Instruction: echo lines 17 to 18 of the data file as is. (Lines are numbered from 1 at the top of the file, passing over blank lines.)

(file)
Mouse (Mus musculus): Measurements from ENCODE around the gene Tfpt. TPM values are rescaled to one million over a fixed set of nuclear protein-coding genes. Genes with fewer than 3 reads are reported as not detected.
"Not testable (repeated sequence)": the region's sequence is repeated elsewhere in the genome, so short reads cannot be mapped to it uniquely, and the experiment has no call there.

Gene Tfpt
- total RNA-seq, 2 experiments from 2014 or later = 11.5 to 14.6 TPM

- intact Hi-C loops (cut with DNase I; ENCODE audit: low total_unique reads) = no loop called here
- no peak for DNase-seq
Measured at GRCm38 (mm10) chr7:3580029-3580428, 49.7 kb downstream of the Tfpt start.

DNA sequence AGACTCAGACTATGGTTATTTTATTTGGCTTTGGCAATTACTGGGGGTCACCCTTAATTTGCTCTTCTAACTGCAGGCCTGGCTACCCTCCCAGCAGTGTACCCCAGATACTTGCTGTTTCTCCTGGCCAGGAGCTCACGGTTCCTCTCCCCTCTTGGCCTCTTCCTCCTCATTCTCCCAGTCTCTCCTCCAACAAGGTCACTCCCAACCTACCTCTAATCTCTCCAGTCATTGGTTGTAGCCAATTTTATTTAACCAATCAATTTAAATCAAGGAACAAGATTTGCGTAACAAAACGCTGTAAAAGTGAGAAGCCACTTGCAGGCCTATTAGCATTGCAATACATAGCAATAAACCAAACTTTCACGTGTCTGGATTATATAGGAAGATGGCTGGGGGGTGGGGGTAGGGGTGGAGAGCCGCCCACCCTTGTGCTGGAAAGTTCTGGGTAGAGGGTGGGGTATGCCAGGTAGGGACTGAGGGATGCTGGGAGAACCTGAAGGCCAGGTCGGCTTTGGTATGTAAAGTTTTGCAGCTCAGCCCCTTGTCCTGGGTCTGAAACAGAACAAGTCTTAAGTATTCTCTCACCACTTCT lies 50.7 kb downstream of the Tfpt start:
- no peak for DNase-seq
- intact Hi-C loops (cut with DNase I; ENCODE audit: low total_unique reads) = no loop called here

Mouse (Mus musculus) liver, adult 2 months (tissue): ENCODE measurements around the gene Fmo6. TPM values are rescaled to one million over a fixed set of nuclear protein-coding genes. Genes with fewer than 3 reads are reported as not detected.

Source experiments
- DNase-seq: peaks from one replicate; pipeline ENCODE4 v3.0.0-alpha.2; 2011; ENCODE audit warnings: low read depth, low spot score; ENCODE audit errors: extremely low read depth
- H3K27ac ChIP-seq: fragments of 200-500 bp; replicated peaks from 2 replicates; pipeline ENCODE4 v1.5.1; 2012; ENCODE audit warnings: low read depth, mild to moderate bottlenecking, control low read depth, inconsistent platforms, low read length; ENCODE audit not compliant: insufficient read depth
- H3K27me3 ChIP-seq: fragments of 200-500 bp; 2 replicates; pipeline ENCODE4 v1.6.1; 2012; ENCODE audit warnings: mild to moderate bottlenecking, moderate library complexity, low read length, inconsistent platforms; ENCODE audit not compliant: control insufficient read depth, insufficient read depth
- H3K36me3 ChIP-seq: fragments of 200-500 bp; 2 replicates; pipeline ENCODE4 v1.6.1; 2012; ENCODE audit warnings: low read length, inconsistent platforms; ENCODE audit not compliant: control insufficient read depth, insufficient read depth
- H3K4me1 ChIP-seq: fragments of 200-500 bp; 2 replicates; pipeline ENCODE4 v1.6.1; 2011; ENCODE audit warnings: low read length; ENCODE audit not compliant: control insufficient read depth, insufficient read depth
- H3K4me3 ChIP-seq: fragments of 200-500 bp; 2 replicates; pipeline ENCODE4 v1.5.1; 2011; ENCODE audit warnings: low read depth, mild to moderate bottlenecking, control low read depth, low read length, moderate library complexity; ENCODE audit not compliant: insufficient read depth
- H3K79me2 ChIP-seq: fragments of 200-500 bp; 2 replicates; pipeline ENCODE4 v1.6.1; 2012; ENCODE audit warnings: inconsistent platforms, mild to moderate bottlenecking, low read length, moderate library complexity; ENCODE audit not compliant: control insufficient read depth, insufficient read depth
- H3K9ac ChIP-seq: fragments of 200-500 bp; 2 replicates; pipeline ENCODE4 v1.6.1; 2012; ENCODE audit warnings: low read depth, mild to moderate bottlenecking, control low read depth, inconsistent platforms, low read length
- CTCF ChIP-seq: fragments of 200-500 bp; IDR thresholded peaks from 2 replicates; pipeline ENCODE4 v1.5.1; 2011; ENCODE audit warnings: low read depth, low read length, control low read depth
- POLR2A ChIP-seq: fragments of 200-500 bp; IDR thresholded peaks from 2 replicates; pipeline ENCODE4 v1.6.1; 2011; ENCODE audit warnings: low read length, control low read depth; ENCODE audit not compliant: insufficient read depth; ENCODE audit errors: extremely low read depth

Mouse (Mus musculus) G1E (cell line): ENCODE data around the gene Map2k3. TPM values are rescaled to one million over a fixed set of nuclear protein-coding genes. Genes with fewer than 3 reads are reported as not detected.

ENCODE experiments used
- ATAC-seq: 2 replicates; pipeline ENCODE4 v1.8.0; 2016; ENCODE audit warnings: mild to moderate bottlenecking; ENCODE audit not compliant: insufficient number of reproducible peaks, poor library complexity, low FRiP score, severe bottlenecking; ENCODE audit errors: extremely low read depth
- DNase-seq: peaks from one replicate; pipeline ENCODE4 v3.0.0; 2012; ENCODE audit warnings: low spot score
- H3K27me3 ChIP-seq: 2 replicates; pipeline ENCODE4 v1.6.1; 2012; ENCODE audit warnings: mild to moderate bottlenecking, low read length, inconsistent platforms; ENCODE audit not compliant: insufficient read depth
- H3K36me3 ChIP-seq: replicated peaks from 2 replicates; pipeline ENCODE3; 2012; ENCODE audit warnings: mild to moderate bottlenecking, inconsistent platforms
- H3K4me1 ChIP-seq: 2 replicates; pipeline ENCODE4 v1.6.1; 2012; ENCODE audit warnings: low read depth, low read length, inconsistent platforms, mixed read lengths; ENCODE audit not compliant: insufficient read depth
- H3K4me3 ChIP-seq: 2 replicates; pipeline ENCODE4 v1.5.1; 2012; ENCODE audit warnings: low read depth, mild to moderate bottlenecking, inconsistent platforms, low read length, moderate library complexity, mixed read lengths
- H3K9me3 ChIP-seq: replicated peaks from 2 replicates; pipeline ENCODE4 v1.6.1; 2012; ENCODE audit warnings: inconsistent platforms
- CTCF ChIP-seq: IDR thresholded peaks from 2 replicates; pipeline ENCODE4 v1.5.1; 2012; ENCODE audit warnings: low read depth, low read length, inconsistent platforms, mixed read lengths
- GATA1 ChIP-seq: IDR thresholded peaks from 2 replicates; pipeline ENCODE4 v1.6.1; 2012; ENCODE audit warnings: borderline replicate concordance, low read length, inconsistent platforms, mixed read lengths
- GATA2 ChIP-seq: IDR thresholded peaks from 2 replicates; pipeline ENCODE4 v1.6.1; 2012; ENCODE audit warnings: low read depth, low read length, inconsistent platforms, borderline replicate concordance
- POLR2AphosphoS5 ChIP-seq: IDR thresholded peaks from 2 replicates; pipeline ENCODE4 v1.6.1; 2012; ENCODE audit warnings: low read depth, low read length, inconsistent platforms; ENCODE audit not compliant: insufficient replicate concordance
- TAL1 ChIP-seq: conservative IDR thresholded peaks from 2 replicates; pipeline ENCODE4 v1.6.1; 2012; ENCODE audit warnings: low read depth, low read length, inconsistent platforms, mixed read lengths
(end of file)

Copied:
- H3K4me1 ChIP-seq: fragments of 200-500 bp; 2 replicates; pipeline ENCODE4 v1.6.1; 2011; ENCODE audit warnings: low read length; ENCODE audit not compliant: control insufficient read depth, insufficient read depth
- H3K4me3 ChIP-seq: fragments of 200-500 bp; 2 replicates; pipeline ENCODE4 v1.5.1; 2011; ENCODE audit warnings: low read depth, mild to moderate bottlenecking, control low read depth, low read length, moderate library complexity; ENCODE audit not compliant: insufficient read depth